Creator: Zavalina, Oksana
Description: This doctoral dissertation is about collection-level subject access in aggregations of digital collections. Abstract: Problems in subject access to information organization systems have been under investigation for a long time. Focusing on item-level information discovery and access, researchers have identified a range of subject access problems, including quality and application of metadata, as well as the complexity of user knowledge required for successful subject exploration. While aggregations of digital collections built in the United States and abroad generate collection-level metadata of various levels of granularity and richness, no research has yet focused on the role of collection-level metadata in user interaction with these aggregations. This dissertation research sought to bridge this gap by answering the question "How does collection-level metadata mediate scholarly subject access to aggregated digital collections?" This goal was achieved using three research methods: - in-depth comparative content analysis of collection-level metadata in three large-scale aggregations of cultural heritage digital collections: Opening History, American Memory, and The European Library, - transaction log analysis of user interactions, with Opening History, and - interview and observation data on academic historians interacting with two aggregations: Opening History and American Memory. It was found that subject-based resource discovery is significantly influenced by ...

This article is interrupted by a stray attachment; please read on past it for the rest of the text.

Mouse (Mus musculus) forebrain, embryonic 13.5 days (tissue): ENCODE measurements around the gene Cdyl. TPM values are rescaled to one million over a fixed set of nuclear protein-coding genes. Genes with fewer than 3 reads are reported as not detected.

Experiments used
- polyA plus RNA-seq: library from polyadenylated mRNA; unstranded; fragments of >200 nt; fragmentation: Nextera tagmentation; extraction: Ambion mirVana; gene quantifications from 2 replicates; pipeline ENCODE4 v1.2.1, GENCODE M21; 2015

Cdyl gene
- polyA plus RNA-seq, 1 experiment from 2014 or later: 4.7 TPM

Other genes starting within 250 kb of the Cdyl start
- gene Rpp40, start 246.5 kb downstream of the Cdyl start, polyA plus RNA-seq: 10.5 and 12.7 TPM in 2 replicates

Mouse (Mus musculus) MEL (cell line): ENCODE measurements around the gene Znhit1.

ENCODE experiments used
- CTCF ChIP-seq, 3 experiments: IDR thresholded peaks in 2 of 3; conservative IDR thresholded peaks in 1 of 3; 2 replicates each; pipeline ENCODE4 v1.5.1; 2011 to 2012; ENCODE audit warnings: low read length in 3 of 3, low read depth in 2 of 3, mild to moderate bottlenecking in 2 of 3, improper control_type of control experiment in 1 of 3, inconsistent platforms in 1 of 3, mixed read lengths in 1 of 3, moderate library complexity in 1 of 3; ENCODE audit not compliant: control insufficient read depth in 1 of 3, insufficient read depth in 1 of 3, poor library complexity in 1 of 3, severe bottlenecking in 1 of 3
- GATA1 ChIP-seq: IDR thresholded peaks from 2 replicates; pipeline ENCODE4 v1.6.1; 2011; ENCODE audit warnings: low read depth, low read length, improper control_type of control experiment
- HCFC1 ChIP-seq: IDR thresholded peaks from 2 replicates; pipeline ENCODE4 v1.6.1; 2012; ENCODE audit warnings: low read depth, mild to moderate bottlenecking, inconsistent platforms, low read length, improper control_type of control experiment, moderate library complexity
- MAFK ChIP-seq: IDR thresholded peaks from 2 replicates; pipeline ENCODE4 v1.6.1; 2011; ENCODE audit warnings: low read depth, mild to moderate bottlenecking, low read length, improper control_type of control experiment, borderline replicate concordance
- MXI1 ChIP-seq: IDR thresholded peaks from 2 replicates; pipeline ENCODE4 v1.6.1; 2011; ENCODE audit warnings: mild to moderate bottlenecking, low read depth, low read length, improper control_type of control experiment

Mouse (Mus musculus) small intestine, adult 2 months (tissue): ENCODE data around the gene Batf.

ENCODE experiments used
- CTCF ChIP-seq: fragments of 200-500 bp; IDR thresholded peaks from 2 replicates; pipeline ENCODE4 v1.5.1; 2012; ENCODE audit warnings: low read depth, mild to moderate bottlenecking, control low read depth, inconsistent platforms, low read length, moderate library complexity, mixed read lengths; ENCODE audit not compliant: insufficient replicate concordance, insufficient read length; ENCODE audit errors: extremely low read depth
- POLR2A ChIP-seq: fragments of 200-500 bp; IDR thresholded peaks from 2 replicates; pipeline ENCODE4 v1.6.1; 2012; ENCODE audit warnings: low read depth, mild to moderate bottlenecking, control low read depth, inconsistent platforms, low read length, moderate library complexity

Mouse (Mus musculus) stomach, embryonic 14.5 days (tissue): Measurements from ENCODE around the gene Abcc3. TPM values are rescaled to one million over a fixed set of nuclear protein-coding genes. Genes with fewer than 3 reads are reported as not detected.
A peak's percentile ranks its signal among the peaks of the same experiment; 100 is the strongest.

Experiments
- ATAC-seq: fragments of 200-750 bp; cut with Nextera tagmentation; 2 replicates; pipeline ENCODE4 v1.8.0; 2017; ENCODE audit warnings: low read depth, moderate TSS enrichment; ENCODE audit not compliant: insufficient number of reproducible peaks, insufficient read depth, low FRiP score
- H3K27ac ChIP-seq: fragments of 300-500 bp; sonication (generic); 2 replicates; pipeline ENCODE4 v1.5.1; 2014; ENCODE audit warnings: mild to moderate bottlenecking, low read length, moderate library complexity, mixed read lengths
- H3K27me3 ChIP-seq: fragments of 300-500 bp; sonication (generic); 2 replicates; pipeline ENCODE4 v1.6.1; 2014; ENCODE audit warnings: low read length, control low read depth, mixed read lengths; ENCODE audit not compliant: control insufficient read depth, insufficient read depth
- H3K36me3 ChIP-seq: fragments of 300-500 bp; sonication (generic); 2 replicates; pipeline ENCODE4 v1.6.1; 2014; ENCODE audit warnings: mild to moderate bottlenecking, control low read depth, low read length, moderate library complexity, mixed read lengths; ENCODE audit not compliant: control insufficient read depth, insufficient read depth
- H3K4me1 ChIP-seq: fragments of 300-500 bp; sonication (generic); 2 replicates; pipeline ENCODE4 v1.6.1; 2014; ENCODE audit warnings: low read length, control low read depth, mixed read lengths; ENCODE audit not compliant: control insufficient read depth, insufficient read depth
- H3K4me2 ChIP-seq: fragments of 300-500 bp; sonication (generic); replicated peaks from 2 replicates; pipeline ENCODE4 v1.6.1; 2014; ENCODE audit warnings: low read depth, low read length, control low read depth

Contributing Partner: UNT College of Information